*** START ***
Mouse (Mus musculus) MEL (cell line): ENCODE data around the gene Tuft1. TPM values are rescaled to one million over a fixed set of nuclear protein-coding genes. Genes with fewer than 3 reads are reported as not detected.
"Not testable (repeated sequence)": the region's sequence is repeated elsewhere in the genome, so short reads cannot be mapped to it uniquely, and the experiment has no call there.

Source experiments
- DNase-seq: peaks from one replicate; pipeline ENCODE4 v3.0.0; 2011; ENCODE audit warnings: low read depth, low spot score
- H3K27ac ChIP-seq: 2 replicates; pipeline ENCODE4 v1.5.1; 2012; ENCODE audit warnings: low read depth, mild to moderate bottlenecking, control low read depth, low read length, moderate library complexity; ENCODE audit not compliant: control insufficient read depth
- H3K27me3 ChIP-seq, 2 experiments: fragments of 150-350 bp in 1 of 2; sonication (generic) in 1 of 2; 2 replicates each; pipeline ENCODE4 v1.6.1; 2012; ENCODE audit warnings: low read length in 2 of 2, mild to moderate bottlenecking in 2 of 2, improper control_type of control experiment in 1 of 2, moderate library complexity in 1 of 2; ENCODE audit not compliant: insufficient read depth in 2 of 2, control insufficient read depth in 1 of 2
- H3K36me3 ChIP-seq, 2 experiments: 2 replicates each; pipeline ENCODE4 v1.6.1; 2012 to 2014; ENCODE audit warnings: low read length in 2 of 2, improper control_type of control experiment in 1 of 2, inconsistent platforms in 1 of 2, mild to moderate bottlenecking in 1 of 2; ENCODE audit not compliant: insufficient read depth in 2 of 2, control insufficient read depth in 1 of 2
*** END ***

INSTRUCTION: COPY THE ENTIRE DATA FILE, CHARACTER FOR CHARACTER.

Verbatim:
Mouse (Mus musculus) MEL (cell line): ENCODE data around the gene Tuft1. TPM values are rescaled to one million over a fixed set of nuclear protein-coding genes. Genes with fewer than 3 reads are reported as not detected.
"Not testable (repeated sequence)": the region's sequence is repeated elsewhere in the genome, so short reads cannot be mapped to it uniquely, and the experiment has no call there.

Source experiments
- DNase-seq: peaks from one replicate; pipeline ENCODE4 v3.0.0; 2011; ENCODE audit warnings: low read depth, low spot score
- H3K27ac ChIP-seq: 2 replicates; pipeline ENCODE4 v1.5.1; 2012; ENCODE audit warnings: low read depth, mild to moderate bottlenecking, control low read depth, low read length, moderate library complexity; ENCODE audit not compliant: control insufficient read depth
- H3K27me3 ChIP-seq, 2 experiments: fragments of 150-350 bp in 1 of 2; sonication (generic) in 1 of 2; 2 replicates each; pipeline ENCODE4 v1.6.1; 2012; ENCODE audit warnings: low read length in 2 of 2, mild to moderate bottlenecking in 2 of 2, improper control_type of control experiment in 1 of 2, moderate library complexity in 1 of 2; ENCODE audit not compliant: insufficient read depth in 2 of 2, control insufficient read depth in 1 of 2
- H3K36me3 ChIP-seq, 2 experiments: 2 replicates each; pipeline ENCODE4 v1.6.1; 2012 to 2014; ENCODE audit warnings: low read length in 2 of 2, improper control_type of control experiment in 1 of 2, inconsistent platforms in 1 of 2, mild to moderate bottlenecking in 1 of 2; ENCODE audit not compliant: insufficient read depth in 2 of 2, control insufficient read depth in 1 of 2